87

In respect of loans or bank overdraft of more than Rands 10,000. See Loans (Statutory Bodies) Act 1975 (Act No. 22) Section 3.

88

As amended in 2014.

89

Legal persons typically have powers to acquire and hold property, to sue and be sued, and to borrow, among other things.

90

Public Financial Management and Accountability Act 2011, s. 41, section 32.

91

For example, interesting case law recognizing this principle can be found in the ruling of the Brussels Tribunal of First Instance (Banque de la Republique du Burundi vs. Goetz et al 19 July 2001). The Tribunal ruled that by virtue of the Central Bank of Burundi’s separate legal personality, it could not be held liable for the outstanding debt of the Government of Burundi. Consequently, its assets held with the Belgian Central Bank could not be attached to defray the Burundi Government’s debt obligations to its creditors.

92

For example, in the 2013 “Chapter 9” bankruptcy filing of Detroit resulting largely from difficulties in meeting unfunded pension liabilities and health insurance benefits, the U.S. federal government offered U.S. $300 million in combined federal and private aid to help recovery of Detroit’s economy.

93

There is currently some speculation whether the Austrian government will assume guarantees issued by the financially-distressed southern Austrian province of Carinthia, in respect of bonds issued by Heta Asset Resolution AG (set up in 2014 by the Austrian authorities to take over assets of the failed Austrian bank Hypo-Alpe-Adria). The Austrian government has meanwhile made public statements to the effect that it will not assume liability for Carinthia’s guarantees. http://www.bloomberg.com/news/articles/2015-03-10/carinthia-prepares-for-insolvency-seeks-credit-through-treasury.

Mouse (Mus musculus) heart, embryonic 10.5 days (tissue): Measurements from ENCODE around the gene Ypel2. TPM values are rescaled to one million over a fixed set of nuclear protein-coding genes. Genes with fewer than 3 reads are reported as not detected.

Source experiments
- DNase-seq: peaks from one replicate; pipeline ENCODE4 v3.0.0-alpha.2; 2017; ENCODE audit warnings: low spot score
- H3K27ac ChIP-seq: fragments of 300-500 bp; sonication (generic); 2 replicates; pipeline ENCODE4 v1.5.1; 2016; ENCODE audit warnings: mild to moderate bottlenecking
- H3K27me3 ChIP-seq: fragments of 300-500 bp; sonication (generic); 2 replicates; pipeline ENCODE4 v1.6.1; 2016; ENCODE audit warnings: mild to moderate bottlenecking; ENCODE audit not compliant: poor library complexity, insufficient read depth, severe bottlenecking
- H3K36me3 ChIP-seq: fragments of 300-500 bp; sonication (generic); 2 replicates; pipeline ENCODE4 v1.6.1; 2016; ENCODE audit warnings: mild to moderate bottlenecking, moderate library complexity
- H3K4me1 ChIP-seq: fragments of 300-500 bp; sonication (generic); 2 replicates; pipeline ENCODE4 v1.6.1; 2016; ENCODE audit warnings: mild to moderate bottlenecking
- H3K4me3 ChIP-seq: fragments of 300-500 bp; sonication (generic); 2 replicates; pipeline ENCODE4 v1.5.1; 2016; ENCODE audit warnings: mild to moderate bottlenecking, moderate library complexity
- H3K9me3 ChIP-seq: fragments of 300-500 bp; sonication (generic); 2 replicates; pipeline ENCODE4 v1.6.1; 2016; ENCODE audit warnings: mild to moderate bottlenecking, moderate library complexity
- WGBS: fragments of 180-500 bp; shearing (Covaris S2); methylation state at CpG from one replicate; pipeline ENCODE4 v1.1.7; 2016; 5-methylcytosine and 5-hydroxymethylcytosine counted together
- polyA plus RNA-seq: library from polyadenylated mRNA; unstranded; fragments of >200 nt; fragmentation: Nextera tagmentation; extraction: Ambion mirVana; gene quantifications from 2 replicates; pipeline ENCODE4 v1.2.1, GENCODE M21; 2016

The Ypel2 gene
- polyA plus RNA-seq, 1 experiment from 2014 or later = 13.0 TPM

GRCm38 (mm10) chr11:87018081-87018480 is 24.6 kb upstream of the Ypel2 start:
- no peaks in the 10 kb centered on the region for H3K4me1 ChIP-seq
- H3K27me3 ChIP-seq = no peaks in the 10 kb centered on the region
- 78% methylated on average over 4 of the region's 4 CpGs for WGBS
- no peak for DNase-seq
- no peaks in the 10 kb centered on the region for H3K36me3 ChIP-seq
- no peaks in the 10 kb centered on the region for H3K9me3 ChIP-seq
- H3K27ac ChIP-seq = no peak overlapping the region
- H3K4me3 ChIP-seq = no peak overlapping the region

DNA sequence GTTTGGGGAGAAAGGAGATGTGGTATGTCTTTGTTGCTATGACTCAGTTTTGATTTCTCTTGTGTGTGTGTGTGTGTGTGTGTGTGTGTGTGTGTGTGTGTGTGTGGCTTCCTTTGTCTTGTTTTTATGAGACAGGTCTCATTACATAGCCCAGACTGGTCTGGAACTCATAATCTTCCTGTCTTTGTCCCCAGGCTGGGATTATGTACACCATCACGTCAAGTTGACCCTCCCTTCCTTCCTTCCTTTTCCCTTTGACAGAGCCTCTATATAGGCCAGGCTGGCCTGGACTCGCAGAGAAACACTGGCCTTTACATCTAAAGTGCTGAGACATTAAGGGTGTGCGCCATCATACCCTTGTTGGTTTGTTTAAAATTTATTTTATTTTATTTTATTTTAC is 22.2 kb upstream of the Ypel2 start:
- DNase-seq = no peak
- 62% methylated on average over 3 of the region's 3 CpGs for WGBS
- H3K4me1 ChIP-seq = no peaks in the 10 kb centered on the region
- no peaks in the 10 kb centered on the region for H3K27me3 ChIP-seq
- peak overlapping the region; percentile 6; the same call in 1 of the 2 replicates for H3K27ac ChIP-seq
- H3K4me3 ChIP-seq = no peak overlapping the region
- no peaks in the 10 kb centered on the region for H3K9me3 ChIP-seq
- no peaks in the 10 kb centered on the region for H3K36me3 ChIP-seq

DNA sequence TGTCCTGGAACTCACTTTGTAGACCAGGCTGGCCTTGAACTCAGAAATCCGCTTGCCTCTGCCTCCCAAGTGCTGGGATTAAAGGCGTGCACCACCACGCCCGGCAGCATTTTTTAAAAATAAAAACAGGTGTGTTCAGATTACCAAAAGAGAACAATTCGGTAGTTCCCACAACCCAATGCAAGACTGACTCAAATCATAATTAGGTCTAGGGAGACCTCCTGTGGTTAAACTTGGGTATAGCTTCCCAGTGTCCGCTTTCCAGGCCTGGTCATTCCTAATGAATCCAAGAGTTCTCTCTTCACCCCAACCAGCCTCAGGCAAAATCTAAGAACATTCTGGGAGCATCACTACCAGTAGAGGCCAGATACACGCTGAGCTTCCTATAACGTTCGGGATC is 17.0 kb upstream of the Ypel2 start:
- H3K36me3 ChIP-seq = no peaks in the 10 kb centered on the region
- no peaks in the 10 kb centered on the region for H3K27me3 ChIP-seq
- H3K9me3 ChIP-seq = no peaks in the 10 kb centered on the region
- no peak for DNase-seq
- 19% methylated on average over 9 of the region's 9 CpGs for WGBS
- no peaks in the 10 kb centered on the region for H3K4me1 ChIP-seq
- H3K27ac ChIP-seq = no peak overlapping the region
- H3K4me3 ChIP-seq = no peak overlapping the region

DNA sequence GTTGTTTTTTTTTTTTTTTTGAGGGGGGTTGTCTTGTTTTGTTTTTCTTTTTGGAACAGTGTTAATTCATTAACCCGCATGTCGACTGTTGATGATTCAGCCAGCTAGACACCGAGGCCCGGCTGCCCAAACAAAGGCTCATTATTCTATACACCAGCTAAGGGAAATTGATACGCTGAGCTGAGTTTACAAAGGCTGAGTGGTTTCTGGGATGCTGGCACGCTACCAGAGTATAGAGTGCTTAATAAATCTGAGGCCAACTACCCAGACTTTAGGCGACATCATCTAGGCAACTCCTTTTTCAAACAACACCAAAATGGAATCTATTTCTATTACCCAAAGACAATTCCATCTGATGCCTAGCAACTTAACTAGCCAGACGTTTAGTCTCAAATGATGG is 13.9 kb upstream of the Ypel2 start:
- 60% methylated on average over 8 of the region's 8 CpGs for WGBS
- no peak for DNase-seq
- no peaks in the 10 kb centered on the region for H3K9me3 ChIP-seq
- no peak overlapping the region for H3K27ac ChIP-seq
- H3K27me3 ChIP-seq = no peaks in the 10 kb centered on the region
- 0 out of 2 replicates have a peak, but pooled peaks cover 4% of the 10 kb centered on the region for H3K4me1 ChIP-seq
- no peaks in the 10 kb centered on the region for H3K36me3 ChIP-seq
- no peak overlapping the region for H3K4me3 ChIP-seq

94

Its mandate is to provide the European Union with statistics at the European level that enable comparisons between countries and regions and help assess compliance by EU member states with their treaty obligations.

95

See Eurostat’s letter of February 2011 on the subject “Methodological treatment of the debt of the Austrian Railway Company ÖBB), which also referred to similar decisions in earlier cases in France, Italy, Romania, and Slovakia, in relation to railway corporation debts. In respect of Austria’s OBB, Eurostat held the view that the Austrian Government was liable for debt contracted by the Austrian railway corporation – ÖBB, subsidiary of the Government-owned ÖBB Holding AG. In reaching its opinion, Eurostat considered a number of key factors including the fact that the Federal Government was responsible for providing regular subsidies to ÖBB to cover debt service payments for 70 percent of its debt, as a result of which the former could be deemed to be indirectly responsible for the debts of the latter http://ec.europa.eu/eurostat/web/government-finance-statistics/methodology/advice-to-member-states.

97

See Ahmad, Albino-War, and Raju Singh “Sub-national Public Financial Management: Institutions and Macroeconomic Considerations” IMF Working Paper 2005 WP/05/108.

98

Some modifications may be required as far as certain public sector bodies are concerned. For example, particular care needs to be taken where Central Banks are concerned, to ensure that their ability to borrow for monetary policy purposes is not unduly constrained by any controls on public sector entities.

99

See Article 11 of Belgium’s organic law of the National Bank of Belgium.

100

Public Finance Management Act 1999 as amended, Section 67.

101

Public Finance Management Act 1999 as amended, Section 66.

102